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Lausanne, Switzerland

Patients presenting with alcohol-related problems frequently suffer from comorbid mental health problems. From a broader perspective, patients having a comorbid situation between an addiction and a psychiatric trouble are at risk of being underdiagnosed for one of the two diseases. This litterature review tries to outline the issues linked to rigorous psychiatric diagnoses in the alcoologic situation, to describe the epidemiology of alcohol dual diagnosis, and to sum up scientific knowledge about the most adapted medication options and treatment settings.

Baid-Agrawal S.,Charite - Medical University of Berlin | Pascual M.,University of Lausanne | Moradpour D.,CHUV | Somasundaram R.,Charite - Medical University of Berlin | Muche M.,Charite - Medical University of Berlin
American Journal of Transplantation | Year: 2014

Chronic hepatitis C virus (HCV) infection remains an important health problem, which is associated with deleterious consequences in kidney transplant recipients. Besides hepatic complications, several extrahepatic complications contribute to reduced patient and allograft survival in HCV-infected kidney recipients. However, HCV infection should not be considered as a contraindication for kidney transplantation because patient survival is better with transplantation than on dialysis. Treatment of HCV infection is currently interferon-alpha (IFN-a) based, which has been associated with higher renal allograft rejection rates. Therefore, antiviral treatment before transplantation is preferable. As in the nontransplant setting, IFN-free treatment regimens, because of their greater efficacy and reduced toxicity, currently represent promising and attractive therapeutic options after kidney transplantation as well. However, clinical trials will be required to closely evaluate these regimens in kidney recipients. There is also a need for prospective controlled studies to determine the optimal immunosuppressive regimens after transplantation in HCVinfected recipients. Combined kidney and liver transplantation is required in patients with advanced liver cirrhosis. However, in patients with cleared HCV infection and early cirrhosis without portal hypertension, kidney transplantation alone may be considered. There is some agreement about the use of HCVpositive donors in HCV-infected recipients, although data regarding posttransplant survival rates are controversial. © 2014 The American Society of Transplantation and the American Society of Transplant Surgeons.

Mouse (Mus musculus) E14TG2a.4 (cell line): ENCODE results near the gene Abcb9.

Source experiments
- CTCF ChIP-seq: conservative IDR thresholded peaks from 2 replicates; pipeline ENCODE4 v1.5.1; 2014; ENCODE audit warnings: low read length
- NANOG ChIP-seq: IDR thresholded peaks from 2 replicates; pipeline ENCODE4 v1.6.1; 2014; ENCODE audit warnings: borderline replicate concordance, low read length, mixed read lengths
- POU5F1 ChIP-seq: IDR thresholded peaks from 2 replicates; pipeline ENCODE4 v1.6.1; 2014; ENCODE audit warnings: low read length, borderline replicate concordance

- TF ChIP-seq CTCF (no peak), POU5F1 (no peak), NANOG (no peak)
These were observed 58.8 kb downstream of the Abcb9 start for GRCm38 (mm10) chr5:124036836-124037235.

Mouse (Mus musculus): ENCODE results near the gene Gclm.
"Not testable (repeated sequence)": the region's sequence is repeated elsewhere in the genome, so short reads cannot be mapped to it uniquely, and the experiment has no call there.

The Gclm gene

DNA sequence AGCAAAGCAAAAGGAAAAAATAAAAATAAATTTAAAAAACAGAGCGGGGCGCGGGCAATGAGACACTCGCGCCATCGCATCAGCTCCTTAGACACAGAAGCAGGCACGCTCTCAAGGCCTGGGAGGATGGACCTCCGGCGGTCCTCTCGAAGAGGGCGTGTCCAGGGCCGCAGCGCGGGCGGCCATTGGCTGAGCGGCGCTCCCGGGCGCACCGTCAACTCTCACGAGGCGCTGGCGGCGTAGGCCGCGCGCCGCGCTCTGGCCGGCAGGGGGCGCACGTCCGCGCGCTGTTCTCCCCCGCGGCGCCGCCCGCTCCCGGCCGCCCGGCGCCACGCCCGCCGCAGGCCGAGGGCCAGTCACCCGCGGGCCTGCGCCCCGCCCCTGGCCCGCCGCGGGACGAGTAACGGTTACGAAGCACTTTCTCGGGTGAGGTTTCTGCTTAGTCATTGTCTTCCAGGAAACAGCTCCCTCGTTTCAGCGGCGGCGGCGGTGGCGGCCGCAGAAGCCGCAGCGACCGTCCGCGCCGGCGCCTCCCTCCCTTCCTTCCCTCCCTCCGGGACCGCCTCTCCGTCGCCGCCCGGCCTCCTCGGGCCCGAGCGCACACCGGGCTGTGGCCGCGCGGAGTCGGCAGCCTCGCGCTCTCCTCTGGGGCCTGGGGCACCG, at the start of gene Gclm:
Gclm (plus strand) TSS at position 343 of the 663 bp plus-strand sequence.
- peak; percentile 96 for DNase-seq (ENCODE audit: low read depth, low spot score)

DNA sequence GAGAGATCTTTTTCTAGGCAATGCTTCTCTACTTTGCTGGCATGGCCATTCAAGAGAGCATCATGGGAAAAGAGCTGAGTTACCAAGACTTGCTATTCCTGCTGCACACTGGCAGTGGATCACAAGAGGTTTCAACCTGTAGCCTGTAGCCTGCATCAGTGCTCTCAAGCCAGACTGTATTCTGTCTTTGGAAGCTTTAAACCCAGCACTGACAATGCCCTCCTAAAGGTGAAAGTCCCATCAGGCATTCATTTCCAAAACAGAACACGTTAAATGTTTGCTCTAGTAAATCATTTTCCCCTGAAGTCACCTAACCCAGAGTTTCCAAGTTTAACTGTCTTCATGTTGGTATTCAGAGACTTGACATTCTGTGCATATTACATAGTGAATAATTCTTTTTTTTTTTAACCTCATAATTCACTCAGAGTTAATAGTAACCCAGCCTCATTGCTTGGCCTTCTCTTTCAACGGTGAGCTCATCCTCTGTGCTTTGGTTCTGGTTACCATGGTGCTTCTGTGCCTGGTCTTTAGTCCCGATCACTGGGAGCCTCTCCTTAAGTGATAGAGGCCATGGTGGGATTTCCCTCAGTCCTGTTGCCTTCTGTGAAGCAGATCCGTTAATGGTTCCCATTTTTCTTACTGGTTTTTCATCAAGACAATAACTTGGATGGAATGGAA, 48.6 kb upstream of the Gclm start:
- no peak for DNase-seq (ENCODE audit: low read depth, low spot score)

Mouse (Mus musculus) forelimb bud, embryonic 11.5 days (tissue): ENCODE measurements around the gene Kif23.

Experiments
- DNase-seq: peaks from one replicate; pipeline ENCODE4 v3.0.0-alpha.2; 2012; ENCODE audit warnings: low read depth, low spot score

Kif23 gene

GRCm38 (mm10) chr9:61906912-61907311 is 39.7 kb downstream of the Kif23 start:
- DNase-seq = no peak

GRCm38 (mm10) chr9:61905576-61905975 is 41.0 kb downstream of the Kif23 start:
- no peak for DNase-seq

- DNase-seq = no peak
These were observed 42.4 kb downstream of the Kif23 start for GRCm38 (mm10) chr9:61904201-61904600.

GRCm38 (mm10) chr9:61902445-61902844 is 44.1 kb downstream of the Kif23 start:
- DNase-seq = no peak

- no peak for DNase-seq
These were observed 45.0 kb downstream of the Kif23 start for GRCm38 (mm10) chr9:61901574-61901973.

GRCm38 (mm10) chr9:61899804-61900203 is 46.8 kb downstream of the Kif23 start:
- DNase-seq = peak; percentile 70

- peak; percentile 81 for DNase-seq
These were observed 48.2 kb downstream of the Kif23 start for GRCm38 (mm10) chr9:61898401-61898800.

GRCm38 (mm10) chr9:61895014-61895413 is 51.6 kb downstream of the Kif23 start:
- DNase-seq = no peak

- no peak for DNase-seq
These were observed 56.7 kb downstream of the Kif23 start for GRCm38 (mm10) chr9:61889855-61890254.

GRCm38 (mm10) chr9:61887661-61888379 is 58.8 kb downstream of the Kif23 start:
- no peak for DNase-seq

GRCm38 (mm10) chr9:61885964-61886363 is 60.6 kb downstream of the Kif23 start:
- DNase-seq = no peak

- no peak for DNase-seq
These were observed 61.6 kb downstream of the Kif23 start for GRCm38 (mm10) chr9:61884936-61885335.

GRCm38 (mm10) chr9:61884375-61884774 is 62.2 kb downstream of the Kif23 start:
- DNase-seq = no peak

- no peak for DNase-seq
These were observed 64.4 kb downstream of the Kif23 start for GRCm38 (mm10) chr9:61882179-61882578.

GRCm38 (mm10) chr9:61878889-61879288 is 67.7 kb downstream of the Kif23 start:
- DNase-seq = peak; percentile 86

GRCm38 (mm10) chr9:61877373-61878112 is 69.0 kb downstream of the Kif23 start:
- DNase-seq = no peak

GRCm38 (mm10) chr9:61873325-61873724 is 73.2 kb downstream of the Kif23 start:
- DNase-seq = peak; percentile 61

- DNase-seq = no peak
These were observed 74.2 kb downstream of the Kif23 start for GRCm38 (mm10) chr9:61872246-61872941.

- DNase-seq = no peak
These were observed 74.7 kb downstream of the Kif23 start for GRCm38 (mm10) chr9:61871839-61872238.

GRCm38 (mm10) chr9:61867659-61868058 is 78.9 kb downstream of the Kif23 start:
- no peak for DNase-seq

Hafner A.M.,ETH Zurich | Corthesy B.,CHUV | Textor M.,ETH Zurich | Merkle H.P.,ETH Zurich
Biomaterials | Year: 2011